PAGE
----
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Deaf People in Developing Countries

International Development At Gallaudet University

Gallaudet can make a difference to the millions of marginalized disabled people in developing countries by adapting its programs to prepare professionals to go overseas, or to return to their homelands, with the most current information and training in the area of development.

International Deaf Education & Advancement Fund

I-DEAF, an endowed scholarship fund, was established at Gallaudet University to help the deaf communities of developing nations.

Global Deaf Connection

The vision of Global Deaf Connection is to see Deaf people around the world actively using their native sign language to help deaf children excel academically, gain meaningful employment and make major contributions that sustain their deaf communities. These activities are supported in part by unique international relationships fostered through Global Deaf Connection.

Empowering Deaf Communities in Developing Nations

The timing is right for each and every one of us to stay vigilant to ensure that disabled individuals' human rights are respected nationwide and worldwide.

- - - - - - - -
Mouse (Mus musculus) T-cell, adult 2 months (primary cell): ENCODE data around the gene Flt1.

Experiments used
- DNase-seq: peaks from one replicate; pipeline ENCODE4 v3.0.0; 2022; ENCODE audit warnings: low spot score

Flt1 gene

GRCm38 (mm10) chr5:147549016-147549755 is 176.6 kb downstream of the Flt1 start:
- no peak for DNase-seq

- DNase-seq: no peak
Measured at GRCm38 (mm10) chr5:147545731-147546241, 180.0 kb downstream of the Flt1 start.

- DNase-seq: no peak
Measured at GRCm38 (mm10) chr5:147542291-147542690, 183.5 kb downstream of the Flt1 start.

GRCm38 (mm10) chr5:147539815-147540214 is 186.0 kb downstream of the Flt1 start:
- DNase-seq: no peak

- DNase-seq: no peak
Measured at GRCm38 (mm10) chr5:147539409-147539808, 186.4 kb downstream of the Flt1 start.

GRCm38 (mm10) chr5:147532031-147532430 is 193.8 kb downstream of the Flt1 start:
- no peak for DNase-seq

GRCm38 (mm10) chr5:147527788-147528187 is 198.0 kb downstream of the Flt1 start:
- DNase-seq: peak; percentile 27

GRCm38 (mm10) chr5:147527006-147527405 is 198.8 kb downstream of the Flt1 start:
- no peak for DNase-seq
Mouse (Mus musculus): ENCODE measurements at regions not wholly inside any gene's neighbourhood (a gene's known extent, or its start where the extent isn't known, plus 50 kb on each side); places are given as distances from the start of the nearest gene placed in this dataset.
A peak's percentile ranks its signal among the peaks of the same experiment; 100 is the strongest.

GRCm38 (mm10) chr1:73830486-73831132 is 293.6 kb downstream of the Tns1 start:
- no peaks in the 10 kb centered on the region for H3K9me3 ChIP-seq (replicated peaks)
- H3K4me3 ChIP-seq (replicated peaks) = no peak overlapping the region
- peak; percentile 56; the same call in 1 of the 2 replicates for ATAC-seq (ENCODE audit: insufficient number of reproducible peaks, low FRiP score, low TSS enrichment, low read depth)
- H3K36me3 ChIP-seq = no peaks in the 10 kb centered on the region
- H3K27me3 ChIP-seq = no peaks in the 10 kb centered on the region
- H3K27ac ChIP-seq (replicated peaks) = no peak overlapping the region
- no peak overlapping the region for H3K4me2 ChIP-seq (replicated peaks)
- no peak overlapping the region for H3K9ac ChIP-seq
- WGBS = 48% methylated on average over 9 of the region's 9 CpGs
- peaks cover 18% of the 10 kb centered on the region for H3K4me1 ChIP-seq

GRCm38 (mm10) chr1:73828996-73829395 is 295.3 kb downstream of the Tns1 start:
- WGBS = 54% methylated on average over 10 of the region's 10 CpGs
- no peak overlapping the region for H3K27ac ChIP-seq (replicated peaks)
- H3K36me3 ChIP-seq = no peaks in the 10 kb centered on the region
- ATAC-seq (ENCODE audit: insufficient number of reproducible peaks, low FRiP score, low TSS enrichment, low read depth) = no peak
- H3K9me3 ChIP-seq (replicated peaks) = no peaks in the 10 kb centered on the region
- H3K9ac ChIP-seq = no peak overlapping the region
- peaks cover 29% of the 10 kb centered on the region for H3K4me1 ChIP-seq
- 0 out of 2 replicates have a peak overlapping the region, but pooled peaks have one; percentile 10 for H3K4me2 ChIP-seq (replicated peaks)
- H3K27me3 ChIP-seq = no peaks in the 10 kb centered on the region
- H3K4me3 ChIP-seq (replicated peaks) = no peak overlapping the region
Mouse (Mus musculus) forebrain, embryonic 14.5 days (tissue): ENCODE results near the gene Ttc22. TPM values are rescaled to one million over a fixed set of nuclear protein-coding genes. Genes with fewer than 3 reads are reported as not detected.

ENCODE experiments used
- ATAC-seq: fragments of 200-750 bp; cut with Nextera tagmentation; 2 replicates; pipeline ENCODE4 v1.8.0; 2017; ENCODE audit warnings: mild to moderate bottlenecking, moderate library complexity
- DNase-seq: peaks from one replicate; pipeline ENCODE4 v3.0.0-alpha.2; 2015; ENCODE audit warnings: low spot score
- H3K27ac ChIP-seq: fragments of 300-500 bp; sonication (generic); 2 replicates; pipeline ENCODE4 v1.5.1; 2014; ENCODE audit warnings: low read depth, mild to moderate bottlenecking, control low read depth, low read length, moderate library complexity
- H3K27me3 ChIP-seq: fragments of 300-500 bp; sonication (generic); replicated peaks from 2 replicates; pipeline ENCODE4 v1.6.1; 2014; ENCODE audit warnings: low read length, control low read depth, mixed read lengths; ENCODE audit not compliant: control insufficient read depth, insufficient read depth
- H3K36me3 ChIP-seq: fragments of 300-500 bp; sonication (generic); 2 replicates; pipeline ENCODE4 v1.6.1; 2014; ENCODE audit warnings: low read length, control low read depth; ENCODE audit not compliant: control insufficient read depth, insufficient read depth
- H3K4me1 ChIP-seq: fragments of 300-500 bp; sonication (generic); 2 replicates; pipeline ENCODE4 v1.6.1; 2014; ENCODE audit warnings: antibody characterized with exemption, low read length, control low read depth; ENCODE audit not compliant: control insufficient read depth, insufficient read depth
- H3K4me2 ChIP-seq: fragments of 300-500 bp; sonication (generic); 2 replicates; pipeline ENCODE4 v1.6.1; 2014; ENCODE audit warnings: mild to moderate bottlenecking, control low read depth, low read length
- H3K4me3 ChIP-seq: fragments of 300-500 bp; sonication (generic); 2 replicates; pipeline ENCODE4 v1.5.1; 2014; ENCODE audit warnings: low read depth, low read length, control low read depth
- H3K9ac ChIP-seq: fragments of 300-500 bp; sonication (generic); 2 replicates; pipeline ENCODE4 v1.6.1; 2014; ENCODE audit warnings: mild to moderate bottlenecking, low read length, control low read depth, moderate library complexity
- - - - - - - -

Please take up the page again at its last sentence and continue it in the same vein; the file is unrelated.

Florida Association of Voluntary Agencies for Caribbean Action, Inc.

FAVA/CA is a private not for profit organization formed in 1981 by Florida Governor (now U.S. Senator) Bob Graham. FAVA/CA's Florida International Volunteer Corps is the only program of its kind in the country and enjoys statutory authority under Section 288.0251 Florida Statutes. A state appropriation, voted annually since 1986, provides a funding base for an estimated 150 volunteer missions to Central America and the Caribbean this year. To date, more than 1000 volunteer missions to 25 nations and territories of the region have been conducted. We cover the expenses of Corps volunteers who donate their time and skills - on short-term technical assistance missions - to help Florida's neighbors help themselves.

Deaf Volunteers for the Deaf Developing World

The Centre for Deaf Studies, University of Bristol, initiated a new dialogue in November 2000 by bringing together people active in Deaf Studies and people involved in disability-related work in developing countries, for a conference on Deafness and Development.